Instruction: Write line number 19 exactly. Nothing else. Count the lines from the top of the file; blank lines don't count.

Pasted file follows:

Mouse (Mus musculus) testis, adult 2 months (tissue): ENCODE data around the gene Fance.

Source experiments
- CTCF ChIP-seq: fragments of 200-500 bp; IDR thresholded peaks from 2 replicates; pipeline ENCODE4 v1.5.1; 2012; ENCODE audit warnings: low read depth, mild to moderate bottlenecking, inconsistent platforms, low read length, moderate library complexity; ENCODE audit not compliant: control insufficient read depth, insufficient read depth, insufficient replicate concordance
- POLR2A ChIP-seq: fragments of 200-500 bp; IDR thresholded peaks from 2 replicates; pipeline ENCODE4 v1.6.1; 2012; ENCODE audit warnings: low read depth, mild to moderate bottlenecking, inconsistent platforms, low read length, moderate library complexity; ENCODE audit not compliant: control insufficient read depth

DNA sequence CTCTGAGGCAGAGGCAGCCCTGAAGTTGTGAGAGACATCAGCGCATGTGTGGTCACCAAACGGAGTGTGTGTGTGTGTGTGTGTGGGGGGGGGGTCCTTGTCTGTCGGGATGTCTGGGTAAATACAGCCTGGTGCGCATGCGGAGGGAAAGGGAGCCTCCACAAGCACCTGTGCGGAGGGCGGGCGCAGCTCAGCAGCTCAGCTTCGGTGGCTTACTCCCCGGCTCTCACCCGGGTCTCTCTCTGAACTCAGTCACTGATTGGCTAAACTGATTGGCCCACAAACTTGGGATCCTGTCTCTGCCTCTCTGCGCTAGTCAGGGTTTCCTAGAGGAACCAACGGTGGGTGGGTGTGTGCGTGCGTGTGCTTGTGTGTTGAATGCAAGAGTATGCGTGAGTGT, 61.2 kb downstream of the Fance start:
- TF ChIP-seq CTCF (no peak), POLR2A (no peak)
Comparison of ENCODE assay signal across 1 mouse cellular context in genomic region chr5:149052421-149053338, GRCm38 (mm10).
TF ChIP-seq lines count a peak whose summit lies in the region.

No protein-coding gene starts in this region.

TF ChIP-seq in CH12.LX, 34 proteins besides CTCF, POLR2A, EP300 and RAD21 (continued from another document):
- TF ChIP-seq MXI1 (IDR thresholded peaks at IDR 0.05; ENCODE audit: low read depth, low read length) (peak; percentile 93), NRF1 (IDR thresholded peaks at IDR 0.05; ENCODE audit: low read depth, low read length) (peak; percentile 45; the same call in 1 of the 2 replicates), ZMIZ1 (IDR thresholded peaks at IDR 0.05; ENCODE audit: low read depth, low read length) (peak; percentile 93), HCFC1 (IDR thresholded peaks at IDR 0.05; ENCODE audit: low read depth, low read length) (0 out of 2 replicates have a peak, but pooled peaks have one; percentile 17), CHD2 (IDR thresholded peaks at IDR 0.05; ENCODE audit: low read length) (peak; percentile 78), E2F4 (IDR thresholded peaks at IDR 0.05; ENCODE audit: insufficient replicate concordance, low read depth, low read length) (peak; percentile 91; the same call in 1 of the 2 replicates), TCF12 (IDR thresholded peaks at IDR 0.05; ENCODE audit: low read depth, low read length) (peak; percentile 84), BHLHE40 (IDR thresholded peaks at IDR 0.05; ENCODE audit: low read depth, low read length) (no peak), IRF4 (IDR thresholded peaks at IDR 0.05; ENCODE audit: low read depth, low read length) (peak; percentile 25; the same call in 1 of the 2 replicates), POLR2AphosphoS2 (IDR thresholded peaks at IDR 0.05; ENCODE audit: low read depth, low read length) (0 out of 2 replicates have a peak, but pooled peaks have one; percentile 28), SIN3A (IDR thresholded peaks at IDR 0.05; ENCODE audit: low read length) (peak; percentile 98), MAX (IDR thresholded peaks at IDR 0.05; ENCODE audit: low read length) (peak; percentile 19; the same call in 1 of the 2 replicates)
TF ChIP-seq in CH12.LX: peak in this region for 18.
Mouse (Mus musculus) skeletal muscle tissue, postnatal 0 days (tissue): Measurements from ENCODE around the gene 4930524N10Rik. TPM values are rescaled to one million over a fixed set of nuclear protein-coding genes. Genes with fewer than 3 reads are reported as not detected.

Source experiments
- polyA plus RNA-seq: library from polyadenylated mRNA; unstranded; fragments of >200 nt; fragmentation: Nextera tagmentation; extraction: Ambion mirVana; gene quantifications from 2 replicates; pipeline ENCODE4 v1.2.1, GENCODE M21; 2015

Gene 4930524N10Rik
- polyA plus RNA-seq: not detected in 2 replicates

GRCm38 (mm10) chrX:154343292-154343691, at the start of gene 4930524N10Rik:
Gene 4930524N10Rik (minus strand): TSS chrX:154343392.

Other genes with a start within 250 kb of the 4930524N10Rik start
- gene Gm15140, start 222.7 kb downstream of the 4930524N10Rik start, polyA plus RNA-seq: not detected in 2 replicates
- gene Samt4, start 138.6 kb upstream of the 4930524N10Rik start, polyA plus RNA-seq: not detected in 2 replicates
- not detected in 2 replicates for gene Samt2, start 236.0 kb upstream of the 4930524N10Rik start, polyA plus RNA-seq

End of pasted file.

Gene 4930524N10Rik (minus strand): TSS chrX:154343392.